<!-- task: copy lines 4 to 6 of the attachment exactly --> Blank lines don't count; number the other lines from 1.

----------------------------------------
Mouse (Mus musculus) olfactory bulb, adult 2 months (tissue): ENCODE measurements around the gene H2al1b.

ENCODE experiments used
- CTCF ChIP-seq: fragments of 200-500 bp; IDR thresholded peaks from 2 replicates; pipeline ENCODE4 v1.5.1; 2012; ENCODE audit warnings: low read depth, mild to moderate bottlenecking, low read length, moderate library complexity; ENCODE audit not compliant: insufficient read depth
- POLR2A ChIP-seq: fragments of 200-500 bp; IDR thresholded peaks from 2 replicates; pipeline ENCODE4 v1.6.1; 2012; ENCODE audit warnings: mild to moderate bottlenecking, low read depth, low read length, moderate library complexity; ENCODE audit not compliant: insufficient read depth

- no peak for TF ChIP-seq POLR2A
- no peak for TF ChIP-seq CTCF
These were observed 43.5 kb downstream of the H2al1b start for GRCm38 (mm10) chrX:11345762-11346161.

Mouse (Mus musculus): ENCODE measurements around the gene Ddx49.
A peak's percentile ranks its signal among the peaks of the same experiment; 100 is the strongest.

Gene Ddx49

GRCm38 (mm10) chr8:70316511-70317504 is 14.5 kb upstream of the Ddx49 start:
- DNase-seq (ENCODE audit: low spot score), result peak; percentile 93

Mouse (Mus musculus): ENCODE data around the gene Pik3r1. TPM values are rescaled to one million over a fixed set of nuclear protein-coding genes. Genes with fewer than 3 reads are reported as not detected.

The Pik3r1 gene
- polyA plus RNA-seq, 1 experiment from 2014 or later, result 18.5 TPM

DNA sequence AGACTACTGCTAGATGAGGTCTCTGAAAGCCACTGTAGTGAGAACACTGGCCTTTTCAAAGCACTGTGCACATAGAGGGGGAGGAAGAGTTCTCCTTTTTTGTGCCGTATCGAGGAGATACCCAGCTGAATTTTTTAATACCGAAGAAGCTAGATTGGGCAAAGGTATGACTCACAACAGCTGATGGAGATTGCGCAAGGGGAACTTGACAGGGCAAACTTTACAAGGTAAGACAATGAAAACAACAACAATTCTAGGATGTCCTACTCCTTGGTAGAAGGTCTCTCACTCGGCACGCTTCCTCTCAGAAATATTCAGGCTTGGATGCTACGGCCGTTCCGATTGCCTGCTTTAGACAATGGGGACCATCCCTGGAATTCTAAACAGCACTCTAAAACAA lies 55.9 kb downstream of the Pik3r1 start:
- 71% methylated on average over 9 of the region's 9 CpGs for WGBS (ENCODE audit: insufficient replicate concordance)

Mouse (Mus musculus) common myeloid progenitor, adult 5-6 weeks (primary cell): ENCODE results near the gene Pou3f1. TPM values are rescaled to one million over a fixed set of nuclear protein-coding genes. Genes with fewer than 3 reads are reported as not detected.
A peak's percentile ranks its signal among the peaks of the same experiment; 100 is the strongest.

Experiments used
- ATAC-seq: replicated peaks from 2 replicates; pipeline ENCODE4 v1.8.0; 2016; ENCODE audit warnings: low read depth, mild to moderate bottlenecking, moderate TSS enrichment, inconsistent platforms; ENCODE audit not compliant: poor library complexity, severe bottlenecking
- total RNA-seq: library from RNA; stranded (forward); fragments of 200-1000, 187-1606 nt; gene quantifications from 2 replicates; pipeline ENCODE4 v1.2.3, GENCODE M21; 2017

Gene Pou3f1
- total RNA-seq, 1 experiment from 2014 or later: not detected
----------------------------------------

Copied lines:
- POLR2A ChIP-seq: fragments of 200-500 bp; IDR thresholded peaks from 2 replicates; pipeline ENCODE4 v1.6.1; 2012; ENCODE audit warnings: mild to moderate bottlenecking, low read depth, low read length, moderate library complexity; ENCODE audit not compliant: insufficient read depth

- no peak for TF ChIP-seq POLR2A
- no peak for TF ChIP-seq CTCF